Seven Ways We Make SWR Work Better for Us

Our first year with Spell to Write and Read had me a little flustered keeping everything organized. For example, I had read one place that a student's tests should all be kept in a notebook and quizzes written on loose leaf paper. But where were we to collect original sentence drafts? And when I gave a test, hunting for little red check marks by previously missed words in the students' logs was cumbersome. And then there were the PExtra reference pages...

Year two brought some brainstorming and some routines that worked so well for us, I am repeating them in this, our third year, with SWR.

1. I contained all of the paper shuffling from year one. Besides the log, each student has a one-subject spiral bound notebook that I have titled "[Student]'s SWR Everything Else Notebook." All work not done in the log goes into this book. Tests. Quizes. Original Sentences. A copy of the "Two Twins" picture that accompanies section K-1. Written enrichments.




1.5. OK, so almost everything else went in the Everything Else Book. I purchased a "Story Journal" for each of my writers. The pages have lines below and blank space above. And pretty much their only enrichment all year long was to write a story and illustrate it with words from a list every time they finished one. After a time, I began giving requirements such as "You must use at least six words and at least three sentences." (Notes to self: for future use of these books, vary the assigned number of words and sentences for each section to keep interest level from waning. Also assign the number of words per sentence for an extra challenge. As students progress in understanding parts of speech, require certain parts of speech to be used.)



2. We added additional reference pages to the primary log so the students wouldn't need to have their three ring binders out every day next to their logs. I wrote an entire post about this here (with pictures!).

3. To keep track of missed/challenge words, I use a sticky note for each student. This note moves through the lists with the student. When it's time for a test, I move the note to the farthest page on which I'm testing that student. I list the challenge words by section, then draw two boxes next to each word. When I am testing over a section, I also re-test these words. Upon correcting a test, I write down additional missed words. If the student correctly spelled one of the challenge words, I put a check in one of the boxes. Two checks means don't test the word for a long time, if at all. If I notice that a student is repeatedly missing the challenge word, I will begin giving it on the daily quiz following dictation.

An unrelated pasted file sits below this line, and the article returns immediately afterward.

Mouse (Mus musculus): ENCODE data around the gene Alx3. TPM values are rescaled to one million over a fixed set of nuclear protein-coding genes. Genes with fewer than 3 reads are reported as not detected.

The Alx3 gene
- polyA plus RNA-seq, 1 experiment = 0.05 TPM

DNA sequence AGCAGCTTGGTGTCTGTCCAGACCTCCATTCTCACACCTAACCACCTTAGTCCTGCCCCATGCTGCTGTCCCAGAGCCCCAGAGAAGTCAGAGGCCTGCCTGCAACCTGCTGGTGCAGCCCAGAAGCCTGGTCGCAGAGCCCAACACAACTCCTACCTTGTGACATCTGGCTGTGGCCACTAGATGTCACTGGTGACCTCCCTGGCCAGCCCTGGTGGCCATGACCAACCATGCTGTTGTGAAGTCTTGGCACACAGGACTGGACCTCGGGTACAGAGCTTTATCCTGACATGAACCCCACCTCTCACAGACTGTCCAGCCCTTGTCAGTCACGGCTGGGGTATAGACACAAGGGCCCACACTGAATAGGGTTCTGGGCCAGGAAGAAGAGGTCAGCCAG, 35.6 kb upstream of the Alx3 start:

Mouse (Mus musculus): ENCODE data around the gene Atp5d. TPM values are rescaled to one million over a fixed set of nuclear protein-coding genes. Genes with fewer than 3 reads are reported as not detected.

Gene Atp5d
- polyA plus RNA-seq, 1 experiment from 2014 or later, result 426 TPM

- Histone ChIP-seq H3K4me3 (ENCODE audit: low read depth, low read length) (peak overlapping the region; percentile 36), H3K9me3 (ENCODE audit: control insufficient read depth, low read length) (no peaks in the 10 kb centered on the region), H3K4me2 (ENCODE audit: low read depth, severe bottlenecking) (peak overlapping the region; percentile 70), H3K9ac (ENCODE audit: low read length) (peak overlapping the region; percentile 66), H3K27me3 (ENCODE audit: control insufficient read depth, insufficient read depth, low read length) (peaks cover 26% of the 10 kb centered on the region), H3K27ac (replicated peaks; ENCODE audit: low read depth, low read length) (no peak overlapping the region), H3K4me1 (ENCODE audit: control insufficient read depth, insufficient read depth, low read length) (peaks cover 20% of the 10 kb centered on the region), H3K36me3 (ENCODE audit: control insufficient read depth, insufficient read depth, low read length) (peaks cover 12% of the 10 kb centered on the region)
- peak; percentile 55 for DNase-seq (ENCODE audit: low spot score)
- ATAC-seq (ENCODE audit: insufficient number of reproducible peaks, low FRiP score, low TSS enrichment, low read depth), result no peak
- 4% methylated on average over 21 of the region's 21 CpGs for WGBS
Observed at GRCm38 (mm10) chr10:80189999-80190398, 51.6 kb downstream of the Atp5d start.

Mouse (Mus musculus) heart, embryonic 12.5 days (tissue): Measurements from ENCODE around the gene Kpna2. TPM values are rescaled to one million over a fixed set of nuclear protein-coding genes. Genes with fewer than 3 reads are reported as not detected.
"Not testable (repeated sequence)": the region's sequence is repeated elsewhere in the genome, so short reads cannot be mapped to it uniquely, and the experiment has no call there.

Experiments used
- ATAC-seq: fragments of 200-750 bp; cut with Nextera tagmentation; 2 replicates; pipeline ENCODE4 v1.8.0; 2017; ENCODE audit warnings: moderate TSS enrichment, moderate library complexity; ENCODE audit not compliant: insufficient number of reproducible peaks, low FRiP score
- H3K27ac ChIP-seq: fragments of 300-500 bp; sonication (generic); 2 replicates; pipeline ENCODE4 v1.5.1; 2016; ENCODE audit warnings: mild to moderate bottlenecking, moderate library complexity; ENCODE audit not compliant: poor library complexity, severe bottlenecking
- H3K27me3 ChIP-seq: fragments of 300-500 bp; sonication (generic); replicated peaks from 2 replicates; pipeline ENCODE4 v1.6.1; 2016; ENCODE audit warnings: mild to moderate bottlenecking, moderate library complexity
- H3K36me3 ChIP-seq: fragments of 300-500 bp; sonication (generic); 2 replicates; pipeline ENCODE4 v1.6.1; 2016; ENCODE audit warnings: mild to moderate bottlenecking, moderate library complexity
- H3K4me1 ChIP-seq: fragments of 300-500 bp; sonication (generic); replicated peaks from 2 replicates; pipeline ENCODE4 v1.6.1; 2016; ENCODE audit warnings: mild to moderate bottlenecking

4. One of our children loved to comment on everything during dictation. I explained during this part it was very important to pay careful attention and not interrupt. I coined the phrase "no extra noises." I said it whenever there was an interruption and since I had given her an explanation already, it was a quick and easy reminder. Since more of her comments were in regard to the sentences given with the words, including making up her own if I hesitated in giving one, I allowed her to orally give me the sentences for the words as I gave them for quizzes directly after dictation. Knowing she would have an outlet helped her keep her self-control during the former.

5. I use a different Post-It Note tab to mark each student's current section in the WISE Guide. I have them arranged so that the first student of the day is toward the top of the book, the next student is farther down, and so on. (I do not have tabs marking each section. I think that would get in my way. If I want to find a section other than what we're working in, I thumb through looking at the well-placed page headings.)
I love Post-It Note tabs. I once had so many in my copy of Spell to Write and Read that I didn't know what they all marked. So I removed all but a handful (Spelling Rule cheat sheet on page 222, the Learning Log Sample pages beginning on page 208, the page that starts "How is the test scored?" in the Diagnostic Test Appendix on page 198, the page that gives a broad sequence to the entire program on page 64, and one for the reference page being taught/to be taught next).



6. Every day, for each student, I write down what we will do the next time. I find making these notes helps me "just start" the lesson with much less delay caused by trying to figure out where to start. Sometimes I jot down what I intend to do with a particular student for the next three-four lessons, but with SWR, most often it's just the next day. These notes in my planner vary from as simple as "second half of O-1" to details on what to do with the beginner still in Cursive First or which enrichment or reference page to complete.

7. Every Friday every student has a test. This brings closure to our week no matter how many days we actually "did school." It also holds our children accountable for what they learned and lets me know with which words and concepts they are struggling. Tests include phonograms, review and challenge words, and a sentence using current spelling words that I dictate (usually taken from the enrichments in the WISE Guide).

How do you make SWR work better for you? I would love to know if you implement anything above and how it works for you!

Comments

  1. I'm just starting out with SWR. This post was so very helpful to me. Thank you for your insight!

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    Replies
    1. How is it going? I have yet to start!

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